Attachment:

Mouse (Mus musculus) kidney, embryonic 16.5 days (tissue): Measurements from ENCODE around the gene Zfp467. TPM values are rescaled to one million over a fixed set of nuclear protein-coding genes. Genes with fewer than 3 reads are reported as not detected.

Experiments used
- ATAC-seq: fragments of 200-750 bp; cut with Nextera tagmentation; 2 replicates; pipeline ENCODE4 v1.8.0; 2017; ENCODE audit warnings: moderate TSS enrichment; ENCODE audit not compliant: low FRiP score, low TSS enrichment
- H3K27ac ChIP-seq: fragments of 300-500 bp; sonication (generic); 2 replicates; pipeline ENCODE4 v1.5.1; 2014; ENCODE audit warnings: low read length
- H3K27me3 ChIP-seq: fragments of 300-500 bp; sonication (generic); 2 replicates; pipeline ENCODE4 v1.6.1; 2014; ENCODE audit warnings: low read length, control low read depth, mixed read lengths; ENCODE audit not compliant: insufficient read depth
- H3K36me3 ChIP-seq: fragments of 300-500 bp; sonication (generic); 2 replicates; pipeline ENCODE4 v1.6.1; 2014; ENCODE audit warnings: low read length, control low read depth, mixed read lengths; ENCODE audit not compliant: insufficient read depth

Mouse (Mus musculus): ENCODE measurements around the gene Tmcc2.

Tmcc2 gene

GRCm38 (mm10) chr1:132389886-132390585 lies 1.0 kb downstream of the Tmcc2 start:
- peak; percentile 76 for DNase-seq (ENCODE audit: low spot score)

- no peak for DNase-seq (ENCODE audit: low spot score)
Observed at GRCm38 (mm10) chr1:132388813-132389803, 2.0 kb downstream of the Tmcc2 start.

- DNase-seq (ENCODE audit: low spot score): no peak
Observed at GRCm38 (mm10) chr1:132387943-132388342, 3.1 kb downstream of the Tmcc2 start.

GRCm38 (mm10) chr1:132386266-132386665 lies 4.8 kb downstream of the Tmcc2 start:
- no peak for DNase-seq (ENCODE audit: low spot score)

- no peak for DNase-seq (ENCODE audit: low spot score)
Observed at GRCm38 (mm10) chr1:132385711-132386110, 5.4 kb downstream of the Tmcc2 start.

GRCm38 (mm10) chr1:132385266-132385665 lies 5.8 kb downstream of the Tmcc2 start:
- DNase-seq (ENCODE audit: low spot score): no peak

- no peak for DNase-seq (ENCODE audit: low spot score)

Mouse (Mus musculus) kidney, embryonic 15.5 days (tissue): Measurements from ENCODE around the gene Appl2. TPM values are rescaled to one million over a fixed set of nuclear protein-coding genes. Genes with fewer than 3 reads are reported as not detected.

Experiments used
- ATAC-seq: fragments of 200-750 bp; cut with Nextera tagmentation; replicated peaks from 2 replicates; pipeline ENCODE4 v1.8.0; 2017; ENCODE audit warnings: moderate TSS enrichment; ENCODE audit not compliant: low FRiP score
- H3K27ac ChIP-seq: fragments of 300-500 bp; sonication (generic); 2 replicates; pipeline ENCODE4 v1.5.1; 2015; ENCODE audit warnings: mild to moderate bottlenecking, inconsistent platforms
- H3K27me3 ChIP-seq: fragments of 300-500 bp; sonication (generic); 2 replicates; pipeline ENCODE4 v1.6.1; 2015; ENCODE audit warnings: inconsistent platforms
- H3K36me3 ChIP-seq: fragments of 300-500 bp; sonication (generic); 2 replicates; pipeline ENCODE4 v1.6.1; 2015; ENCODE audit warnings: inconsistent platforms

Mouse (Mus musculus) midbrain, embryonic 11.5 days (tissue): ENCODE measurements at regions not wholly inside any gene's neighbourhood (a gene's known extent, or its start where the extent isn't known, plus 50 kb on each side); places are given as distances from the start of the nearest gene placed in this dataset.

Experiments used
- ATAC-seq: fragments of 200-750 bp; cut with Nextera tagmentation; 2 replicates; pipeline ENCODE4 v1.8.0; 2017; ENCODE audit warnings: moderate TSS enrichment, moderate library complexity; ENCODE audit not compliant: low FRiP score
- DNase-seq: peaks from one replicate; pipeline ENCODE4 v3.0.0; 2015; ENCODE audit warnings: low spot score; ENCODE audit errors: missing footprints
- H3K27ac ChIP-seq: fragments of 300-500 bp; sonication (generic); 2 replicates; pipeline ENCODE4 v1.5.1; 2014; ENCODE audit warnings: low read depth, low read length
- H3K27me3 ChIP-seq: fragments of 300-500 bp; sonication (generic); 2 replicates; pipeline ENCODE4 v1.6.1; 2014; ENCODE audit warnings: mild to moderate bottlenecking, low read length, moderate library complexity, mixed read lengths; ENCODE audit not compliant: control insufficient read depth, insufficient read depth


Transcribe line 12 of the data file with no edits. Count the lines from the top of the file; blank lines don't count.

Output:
Observed at GRCm38 (mm10) chr1:132388813-132389803, 2.0 kb downstream of the Tmcc2 start.